Metzora begins with the laws concerning the purification of the leper. The Rebbe begins with the question, why should we call this Sidra Metzora, “the leper,” a name with unpleasant connotations? Especially when an earlier generation of Rabbis called it, neutrally, Zot Tihyeh (“This shall be…” the law of the leper).

To understand the significance of leprosy as discussed in the Sicha, we must remember that it is considered, by the Torah and the Rabbis, not only as a disease but as a punishment specifically for the sin of slander. It was the punishment that Miriam was given for the tale-bearing against Moses (Bamidbar, ch. 12). A leper was isolated from the rest of the people once his illness had been diagnosed, and made to live outside the camp. Since the disease had a spiritual as well as a physical dimension, this was not simply a hygienic precaution, but had a moral purpose. Likewise his purification was a recovery of spiritual as well as physical health. It is the spiritual dimension of this cleansing procedure that the Rebbe analyzes.

1. Two Names

The Sidra Metzora has not always been so-called. Earlier Rabbis, like Rabbi Saadia Gaon,1 Rashi2 and Rambam,3 called it by the preceding words of the verse, Zot Tihyeh (“This shall be”). Only in more recent generations has it become the custom to call it Metzora.4

But Metzora means “the leper”: A name with unpleasant associations. Indeed, to avoid this, it is referred to in many places as Tahara, “Purification.”5 Why then is it called by this seemingly inappropriate name, especially when there existed beforehand a name for the Sidra with none of these associations?

2. “He Shall Be Brought”

Before we can solve the problem, we must notice two further difficulties in its opening passage, “This shall be the law of the leper in the day of his cleansing: He shall be brought to the priest. And the priest shall go forth out of the camp….”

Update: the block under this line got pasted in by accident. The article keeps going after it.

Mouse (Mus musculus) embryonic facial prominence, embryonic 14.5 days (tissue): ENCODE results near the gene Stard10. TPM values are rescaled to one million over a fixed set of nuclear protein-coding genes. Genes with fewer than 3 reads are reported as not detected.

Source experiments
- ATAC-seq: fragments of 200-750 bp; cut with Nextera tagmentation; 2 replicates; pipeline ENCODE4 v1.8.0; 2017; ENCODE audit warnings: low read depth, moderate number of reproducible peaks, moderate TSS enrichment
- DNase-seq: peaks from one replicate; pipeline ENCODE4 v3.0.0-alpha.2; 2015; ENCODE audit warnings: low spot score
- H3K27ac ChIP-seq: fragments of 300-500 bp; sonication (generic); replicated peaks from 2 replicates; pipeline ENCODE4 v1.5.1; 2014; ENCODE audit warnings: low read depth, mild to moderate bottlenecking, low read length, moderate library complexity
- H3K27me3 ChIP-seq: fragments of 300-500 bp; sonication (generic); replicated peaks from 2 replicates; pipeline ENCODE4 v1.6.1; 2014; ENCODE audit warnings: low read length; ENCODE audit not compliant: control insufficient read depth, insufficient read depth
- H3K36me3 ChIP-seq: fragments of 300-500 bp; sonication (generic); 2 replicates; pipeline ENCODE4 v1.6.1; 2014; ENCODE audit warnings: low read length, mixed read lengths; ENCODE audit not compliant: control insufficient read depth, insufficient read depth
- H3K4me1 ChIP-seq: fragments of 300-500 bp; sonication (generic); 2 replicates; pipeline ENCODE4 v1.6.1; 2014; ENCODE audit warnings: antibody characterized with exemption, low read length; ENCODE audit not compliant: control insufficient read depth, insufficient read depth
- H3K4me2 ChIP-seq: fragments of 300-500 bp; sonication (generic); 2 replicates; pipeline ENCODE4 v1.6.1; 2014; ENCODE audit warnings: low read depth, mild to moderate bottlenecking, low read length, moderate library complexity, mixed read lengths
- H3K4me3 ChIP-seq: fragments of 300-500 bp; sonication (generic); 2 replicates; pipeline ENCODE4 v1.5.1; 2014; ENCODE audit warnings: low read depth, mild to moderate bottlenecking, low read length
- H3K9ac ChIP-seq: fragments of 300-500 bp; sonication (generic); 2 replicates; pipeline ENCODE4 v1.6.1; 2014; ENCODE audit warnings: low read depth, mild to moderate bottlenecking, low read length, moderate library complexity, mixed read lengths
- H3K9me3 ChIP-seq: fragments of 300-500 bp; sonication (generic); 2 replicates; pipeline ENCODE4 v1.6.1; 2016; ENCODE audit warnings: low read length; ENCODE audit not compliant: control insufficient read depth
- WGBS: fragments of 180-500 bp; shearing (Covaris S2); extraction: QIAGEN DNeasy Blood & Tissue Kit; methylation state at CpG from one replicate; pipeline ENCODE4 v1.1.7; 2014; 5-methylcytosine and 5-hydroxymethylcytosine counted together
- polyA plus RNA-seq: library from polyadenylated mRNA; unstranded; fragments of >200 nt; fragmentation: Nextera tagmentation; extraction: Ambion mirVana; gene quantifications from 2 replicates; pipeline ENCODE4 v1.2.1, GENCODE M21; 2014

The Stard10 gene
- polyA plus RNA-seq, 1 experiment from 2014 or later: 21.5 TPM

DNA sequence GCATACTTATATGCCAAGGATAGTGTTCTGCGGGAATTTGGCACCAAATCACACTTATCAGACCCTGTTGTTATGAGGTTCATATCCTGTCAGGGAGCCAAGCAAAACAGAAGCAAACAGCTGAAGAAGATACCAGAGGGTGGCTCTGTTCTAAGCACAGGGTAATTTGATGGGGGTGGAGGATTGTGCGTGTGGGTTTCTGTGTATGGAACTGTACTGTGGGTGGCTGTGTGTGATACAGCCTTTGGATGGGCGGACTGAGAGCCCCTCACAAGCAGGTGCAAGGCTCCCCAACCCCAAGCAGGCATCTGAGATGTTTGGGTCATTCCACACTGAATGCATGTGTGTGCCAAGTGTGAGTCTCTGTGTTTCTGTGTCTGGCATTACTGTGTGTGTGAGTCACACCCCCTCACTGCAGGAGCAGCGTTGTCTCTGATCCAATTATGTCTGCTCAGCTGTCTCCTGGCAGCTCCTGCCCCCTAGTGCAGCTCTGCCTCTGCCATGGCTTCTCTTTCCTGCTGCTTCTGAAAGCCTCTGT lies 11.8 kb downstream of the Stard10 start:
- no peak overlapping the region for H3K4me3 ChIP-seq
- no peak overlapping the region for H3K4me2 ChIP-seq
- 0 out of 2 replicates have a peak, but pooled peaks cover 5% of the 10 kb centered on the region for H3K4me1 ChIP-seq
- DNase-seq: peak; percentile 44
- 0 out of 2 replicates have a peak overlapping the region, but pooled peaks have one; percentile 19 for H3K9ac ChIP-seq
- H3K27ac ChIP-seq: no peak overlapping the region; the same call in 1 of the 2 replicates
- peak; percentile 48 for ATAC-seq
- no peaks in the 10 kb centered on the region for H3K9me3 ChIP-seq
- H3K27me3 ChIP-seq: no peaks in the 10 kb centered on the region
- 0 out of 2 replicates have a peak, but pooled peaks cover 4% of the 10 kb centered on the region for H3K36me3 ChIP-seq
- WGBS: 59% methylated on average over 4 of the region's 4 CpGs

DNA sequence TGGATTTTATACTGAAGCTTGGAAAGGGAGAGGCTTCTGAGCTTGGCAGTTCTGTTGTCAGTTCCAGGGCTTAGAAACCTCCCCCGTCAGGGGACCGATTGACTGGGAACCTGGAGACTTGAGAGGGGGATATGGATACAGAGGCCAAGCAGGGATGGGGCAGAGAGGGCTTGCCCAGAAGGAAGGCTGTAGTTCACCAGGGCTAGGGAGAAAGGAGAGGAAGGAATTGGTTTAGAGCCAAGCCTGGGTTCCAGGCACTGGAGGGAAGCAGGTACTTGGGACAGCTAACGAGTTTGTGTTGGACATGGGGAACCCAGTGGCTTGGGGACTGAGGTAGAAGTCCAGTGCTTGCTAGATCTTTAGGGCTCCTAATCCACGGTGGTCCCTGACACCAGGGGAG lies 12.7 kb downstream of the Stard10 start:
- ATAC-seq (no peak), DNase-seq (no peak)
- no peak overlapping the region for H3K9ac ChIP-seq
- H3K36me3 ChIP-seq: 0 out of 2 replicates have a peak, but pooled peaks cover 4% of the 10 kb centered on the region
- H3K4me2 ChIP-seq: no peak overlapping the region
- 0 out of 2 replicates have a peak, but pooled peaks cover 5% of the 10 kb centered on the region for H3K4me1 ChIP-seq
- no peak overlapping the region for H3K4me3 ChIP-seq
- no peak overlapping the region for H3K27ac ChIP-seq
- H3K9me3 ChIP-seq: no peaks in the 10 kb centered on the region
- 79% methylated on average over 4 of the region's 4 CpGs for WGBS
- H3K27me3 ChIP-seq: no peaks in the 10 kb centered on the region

Firstly there seems to be a contradiction here. On the one hand, the leper is to be “brought to the priest.” On the other, the priest is to “go forth out of the camp” and come to him. Who is to go to whom? In fact, it is the priest who comes to the leper, for the leper was not allowed to come within the three camps. What then is the meaning of, “he shall be brought to the priest?”

Secondly, why was the leper to be “brought?” Why does the Torah not say “he shall come?” The use of the passive verb “brought” suggests that his meeting with the priest was against his will.

In answering the first question, the commentators6 explain that although the leper was indeed to stay outside the camp, he was to be brought to the edge of it, so as to avoid burdening the priest with a long journey. But this explanation is not easy to understand. Although the leper was, because of his affliction, commanded to remain outside the camp, there was no obligation on him to go far away from it. He could stay near its boundaries. And since the instruction about the cleansing procedure was directed to all lepers, including those who were situated near to the camp, the explanation of the commentators does not remove our puzzlement.

3. Repentance: The First Stage

To arrive at an inward understanding of the question, we must consider what Rashi says on the phrase,7 “All the days wherein the plague is in him… he shall dwell alone.” Rashi comments, “(Even) people who are unclean (for reasons other than leprosy) shall not abide with him… because he, by slanderous statements, parted man and wife, or a man from his friend, (therefore) he must be parted (from everybody).” We can say, then, that he is excluded from the three camps because of his association with strife and dissension. His slander causes men to be distant from one another, whereas the idea of holiness is unity.8He has no place, therefore, in the holy congregation. But what is more, he is to be separated even from the other categories of unclean people, because, as Rambam says,9 his slander is progressive. At first it is turned against ordinary people, then against the righteous, then against the prophets, and finally against G‑d himself, and he ends by denying the fundamentals of faith. This is worse even than idolatry, for the idolater does not deny G‑d, he merely denies His uniqueness.